One more self-interested reason could be French President Francois Hollande’s sagging approval ratings at home and the need to do something decisive. This was speculated to be part of the reason for his predecessor Nicholas Sarkozy’s desire to play a leading role in the Libyan intervention. Sadly for him, but happily for Hollande, it didn’t do Sarkozy much good at last year’s presidential poll.
Fundamentally, Mali is a victim of structural dominances related to colonialism and its subordinate position in systems of global power. France’s intervention is an expression of that rather than an extension of it.
Post-intervention northern Mali poses two great problems: 1) how will the Islamist militants be tackled now they are outside of the major population centres and in the vast desert; and 2) how will reprisal attacks and human rights abuses against the Tuareg and Arab populations be controlled?
The Malian army is clearly not trusted to deal with either and there are already numerous reports of human rights abuses and indiscipline. This is why the French would prefer that a UN force replace them rather than leave the north under the control of a Malian and broader African force. It is also why France has called for international observers in the region and has effectively not returned sovereignty of the northernmost and most Tuareg-concentrated region of Kidal to the Malian government and army, fearing serious reprisals against the local Tuareg and Arab populations.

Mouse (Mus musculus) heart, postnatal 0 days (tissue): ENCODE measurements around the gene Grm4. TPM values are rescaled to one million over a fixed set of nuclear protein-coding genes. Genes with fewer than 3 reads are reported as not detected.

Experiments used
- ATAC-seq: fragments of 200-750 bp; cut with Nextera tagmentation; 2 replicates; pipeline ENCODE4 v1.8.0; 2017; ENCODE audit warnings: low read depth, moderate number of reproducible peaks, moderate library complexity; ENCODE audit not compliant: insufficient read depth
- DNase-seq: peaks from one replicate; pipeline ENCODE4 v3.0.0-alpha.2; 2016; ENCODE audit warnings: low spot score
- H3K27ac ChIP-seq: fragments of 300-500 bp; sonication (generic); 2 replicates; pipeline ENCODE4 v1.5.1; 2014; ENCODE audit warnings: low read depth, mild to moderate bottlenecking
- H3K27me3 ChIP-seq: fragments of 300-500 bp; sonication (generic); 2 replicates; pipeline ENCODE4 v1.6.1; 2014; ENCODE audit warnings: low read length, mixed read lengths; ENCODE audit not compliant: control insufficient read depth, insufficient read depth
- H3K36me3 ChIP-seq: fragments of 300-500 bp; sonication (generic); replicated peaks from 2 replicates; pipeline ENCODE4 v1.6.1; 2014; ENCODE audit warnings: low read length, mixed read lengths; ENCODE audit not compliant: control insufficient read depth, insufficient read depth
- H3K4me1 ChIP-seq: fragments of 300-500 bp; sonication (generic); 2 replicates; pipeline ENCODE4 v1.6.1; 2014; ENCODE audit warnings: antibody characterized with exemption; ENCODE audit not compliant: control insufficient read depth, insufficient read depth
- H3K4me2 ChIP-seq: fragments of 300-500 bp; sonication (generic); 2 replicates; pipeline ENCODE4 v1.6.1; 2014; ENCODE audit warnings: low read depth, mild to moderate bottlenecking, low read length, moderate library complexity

The Tuaregs are likely to be the biggest losers of their own rebellion. The MNLA is loathed throughout Mali by non-Tuaregs. The MNLA may have Paris’ ear, and to a lesser extent Ouagadougou’s, but it certainly does not have Bamako’s.
While MNLA aspirations for independence are well and truly dead, the struggle continues within the community to define what they want. The newly-formed MIA, which would like to achieve an autonomous regional government akin to the Kurds in northern Iraq, has a different conception of Tuareg demands than the MNLA. This dispute will have to be fought within the community and resolved quickly; otherwise Tuareg negotiators could leave any future table with nothing.
Mali has an interim government following a coup in March of last year. The government is run by a troika of President Dioncounda Traoré, coup leader Captain Amadou Sanogo, and Prime Minister Django Cissoko.
The legitimacy and stability of this ruling triumvirate have come under severe questioning, especially after the military forced the resignation of the former interim prime minister, Cheick Modibo Diara, in what has been labelled a coup 2.0. This is why most of the international community, especially the US, wanted a political transition, including elections, in the south before any military intervention, though this stance has since softened.